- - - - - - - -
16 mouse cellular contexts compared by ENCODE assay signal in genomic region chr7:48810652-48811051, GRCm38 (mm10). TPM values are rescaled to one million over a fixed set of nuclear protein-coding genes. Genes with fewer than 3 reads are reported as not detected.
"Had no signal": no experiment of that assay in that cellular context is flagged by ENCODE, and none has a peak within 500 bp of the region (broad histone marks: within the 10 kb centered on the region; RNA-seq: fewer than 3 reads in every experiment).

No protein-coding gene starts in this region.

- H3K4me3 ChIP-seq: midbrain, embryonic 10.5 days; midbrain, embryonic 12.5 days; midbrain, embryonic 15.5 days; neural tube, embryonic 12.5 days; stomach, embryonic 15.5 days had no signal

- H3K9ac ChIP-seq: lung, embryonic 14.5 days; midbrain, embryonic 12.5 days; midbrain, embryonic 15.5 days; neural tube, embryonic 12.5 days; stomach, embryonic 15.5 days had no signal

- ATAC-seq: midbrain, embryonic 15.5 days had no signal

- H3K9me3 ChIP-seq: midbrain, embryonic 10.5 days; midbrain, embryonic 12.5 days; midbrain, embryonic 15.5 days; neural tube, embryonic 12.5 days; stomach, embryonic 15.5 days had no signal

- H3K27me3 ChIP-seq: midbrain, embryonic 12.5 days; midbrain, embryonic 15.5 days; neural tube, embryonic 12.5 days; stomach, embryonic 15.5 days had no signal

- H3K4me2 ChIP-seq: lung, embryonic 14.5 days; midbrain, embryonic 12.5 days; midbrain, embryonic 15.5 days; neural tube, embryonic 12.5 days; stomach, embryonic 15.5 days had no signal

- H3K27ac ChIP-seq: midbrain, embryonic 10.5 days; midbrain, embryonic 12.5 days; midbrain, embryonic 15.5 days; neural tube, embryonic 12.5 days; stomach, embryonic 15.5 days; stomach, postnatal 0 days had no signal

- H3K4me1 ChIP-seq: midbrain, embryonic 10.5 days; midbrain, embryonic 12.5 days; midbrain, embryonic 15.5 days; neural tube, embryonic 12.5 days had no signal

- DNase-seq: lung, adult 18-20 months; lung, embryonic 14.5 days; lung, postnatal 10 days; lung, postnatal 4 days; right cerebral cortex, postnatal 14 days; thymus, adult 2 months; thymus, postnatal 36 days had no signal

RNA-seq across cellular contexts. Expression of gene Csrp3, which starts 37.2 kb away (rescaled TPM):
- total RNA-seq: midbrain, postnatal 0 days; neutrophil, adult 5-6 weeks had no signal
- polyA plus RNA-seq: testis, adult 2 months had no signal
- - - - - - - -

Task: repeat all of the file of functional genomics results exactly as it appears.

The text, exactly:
16 mouse cellular contexts compared by ENCODE assay signal in genomic region chr7:48810652-48811051, GRCm38 (mm10). TPM values are rescaled to one million over a fixed set of nuclear protein-coding genes. Genes with fewer than 3 reads are reported as not detected.
"Had no signal": no experiment of that assay in that cellular context is flagged by ENCODE, and none has a peak within 500 bp of the region (broad histone marks: within the 10 kb centered on the region; RNA-seq: fewer than 3 reads in every experiment).

No protein-coding gene starts in this region.

- H3K4me3 ChIP-seq: midbrain, embryonic 10.5 days; midbrain, embryonic 12.5 days; midbrain, embryonic 15.5 days; neural tube, embryonic 12.5 days; stomach, embryonic 15.5 days had no signal

- H3K9ac ChIP-seq: lung, embryonic 14.5 days; midbrain, embryonic 12.5 days; midbrain, embryonic 15.5 days; neural tube, embryonic 12.5 days; stomach, embryonic 15.5 days had no signal

- ATAC-seq: midbrain, embryonic 15.5 days had no signal

- H3K9me3 ChIP-seq: midbrain, embryonic 10.5 days; midbrain, embryonic 12.5 days; midbrain, embryonic 15.5 days; neural tube, embryonic 12.5 days; stomach, embryonic 15.5 days had no signal

- H3K27me3 ChIP-seq: midbrain, embryonic 12.5 days; midbrain, embryonic 15.5 days; neural tube, embryonic 12.5 days; stomach, embryonic 15.5 days had no signal

- H3K4me2 ChIP-seq: lung, embryonic 14.5 days; midbrain, embryonic 12.5 days; midbrain, embryonic 15.5 days; neural tube, embryonic 12.5 days; stomach, embryonic 15.5 days had no signal

- H3K27ac ChIP-seq: midbrain, embryonic 10.5 days; midbrain, embryonic 12.5 days; midbrain, embryonic 15.5 days; neural tube, embryonic 12.5 days; stomach, embryonic 15.5 days; stomach, postnatal 0 days had no signal

- H3K4me1 ChIP-seq: midbrain, embryonic 10.5 days; midbrain, embryonic 12.5 days; midbrain, embryonic 15.5 days; neural tube, embryonic 12.5 days had no signal

- DNase-seq: lung, adult 18-20 months; lung, embryonic 14.5 days; lung, postnatal 10 days; lung, postnatal 4 days; right cerebral cortex, postnatal 14 days; thymus, adult 2 months; thymus, postnatal 36 days had no signal

RNA-seq across cellular contexts. Expression of gene Csrp3, which starts 37.2 kb away (rescaled TPM):
- total RNA-seq: midbrain, postnatal 0 days; neutrophil, adult 5-6 weeks had no signal
- polyA plus RNA-seq: testis, adult 2 months had no signal